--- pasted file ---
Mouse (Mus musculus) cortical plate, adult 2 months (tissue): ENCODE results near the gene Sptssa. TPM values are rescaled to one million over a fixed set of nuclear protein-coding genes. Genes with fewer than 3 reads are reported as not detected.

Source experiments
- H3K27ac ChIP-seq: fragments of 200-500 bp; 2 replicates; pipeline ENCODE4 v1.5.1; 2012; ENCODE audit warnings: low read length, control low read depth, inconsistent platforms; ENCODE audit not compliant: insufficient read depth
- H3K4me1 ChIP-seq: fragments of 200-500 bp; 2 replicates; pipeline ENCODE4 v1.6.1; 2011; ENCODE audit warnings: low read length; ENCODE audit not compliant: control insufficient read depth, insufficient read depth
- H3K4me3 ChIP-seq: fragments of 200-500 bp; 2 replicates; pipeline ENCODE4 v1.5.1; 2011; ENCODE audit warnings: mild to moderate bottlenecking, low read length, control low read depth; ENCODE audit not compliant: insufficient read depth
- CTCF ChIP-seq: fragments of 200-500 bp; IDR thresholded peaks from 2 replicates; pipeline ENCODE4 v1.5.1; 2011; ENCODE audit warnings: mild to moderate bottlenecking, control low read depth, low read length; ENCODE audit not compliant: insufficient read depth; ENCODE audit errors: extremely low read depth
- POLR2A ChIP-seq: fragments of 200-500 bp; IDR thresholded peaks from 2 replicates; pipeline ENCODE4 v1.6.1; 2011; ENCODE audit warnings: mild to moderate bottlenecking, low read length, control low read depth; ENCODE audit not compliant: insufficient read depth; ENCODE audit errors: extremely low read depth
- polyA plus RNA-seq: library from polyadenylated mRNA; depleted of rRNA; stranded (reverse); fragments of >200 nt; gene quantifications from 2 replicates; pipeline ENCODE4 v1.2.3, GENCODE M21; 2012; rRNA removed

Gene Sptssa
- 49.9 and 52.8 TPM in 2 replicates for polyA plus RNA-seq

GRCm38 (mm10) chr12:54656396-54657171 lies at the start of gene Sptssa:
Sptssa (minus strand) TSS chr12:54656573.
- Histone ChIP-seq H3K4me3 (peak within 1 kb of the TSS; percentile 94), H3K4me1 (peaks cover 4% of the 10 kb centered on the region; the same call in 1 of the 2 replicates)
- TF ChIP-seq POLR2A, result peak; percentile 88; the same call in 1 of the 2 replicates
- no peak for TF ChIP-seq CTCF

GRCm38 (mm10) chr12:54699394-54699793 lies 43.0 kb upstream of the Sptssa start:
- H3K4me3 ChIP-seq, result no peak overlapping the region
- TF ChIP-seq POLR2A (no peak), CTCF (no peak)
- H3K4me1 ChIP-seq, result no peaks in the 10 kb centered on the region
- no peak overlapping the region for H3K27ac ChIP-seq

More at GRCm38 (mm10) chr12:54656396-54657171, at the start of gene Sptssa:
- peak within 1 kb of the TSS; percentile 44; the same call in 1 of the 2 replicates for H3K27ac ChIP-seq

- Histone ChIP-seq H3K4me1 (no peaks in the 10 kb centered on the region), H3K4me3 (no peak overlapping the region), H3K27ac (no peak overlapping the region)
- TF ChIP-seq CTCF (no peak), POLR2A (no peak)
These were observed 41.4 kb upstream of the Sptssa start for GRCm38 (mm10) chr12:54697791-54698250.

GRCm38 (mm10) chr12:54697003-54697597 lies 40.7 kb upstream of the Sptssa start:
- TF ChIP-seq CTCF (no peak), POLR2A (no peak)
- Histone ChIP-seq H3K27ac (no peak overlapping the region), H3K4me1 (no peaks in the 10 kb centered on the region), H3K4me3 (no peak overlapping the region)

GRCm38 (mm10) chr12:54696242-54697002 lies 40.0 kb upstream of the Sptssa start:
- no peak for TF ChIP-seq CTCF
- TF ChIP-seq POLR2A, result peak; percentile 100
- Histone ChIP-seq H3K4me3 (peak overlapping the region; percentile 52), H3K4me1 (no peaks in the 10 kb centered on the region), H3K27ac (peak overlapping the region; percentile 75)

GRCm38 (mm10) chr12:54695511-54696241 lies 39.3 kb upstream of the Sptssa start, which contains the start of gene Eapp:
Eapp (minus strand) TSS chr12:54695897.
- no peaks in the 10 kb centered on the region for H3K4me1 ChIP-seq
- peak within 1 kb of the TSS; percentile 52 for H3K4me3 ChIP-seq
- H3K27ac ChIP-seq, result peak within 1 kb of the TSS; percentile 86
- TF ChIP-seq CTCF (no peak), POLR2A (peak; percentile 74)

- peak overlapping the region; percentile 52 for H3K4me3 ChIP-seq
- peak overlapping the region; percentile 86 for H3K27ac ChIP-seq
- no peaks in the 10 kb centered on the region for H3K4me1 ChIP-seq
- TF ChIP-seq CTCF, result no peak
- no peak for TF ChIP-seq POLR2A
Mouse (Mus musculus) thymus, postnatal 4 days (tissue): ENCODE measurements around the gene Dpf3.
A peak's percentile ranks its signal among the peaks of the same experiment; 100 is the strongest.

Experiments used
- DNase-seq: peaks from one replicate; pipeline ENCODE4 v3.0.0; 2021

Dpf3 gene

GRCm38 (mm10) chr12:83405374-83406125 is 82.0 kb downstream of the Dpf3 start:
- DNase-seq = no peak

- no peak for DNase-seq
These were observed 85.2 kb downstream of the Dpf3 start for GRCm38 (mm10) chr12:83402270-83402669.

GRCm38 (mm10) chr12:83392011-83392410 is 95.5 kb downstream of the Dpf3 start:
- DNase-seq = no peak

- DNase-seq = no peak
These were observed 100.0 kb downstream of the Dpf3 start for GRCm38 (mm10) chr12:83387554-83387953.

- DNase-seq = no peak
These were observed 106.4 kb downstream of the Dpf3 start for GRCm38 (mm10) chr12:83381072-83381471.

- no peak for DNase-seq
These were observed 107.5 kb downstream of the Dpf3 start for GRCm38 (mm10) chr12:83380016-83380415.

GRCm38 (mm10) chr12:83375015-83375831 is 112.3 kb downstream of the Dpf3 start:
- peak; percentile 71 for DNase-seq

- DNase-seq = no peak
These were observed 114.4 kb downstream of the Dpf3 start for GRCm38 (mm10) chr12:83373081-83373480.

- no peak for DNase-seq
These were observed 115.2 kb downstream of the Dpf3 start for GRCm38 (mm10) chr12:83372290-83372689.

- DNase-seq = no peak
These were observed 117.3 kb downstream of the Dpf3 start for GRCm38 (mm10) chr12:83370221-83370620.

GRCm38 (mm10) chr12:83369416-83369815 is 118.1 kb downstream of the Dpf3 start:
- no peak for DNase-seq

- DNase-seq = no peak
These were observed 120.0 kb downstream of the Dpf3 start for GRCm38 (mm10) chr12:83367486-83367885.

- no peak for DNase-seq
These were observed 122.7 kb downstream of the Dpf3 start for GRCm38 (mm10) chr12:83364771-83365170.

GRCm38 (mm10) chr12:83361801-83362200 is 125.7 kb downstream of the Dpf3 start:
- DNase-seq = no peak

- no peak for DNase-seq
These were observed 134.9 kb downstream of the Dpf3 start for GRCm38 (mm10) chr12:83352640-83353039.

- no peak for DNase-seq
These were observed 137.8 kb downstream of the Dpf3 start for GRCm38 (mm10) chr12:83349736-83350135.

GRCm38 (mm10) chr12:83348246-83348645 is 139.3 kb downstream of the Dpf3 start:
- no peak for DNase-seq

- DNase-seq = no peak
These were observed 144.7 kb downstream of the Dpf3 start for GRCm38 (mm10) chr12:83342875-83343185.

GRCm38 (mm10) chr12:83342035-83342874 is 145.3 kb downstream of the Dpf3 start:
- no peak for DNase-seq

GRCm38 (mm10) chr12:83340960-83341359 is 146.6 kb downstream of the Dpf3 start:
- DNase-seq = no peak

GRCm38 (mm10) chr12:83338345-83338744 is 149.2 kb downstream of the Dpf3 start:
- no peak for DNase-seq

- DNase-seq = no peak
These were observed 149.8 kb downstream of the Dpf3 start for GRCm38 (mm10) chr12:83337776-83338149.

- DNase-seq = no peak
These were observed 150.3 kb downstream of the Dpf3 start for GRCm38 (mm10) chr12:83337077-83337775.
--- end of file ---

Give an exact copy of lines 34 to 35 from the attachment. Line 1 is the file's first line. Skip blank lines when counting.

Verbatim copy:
Eapp (minus strand) TSS chr12:54695897.
- no peaks in the 10 kb centered on the region for H3K4me1 ChIP-seq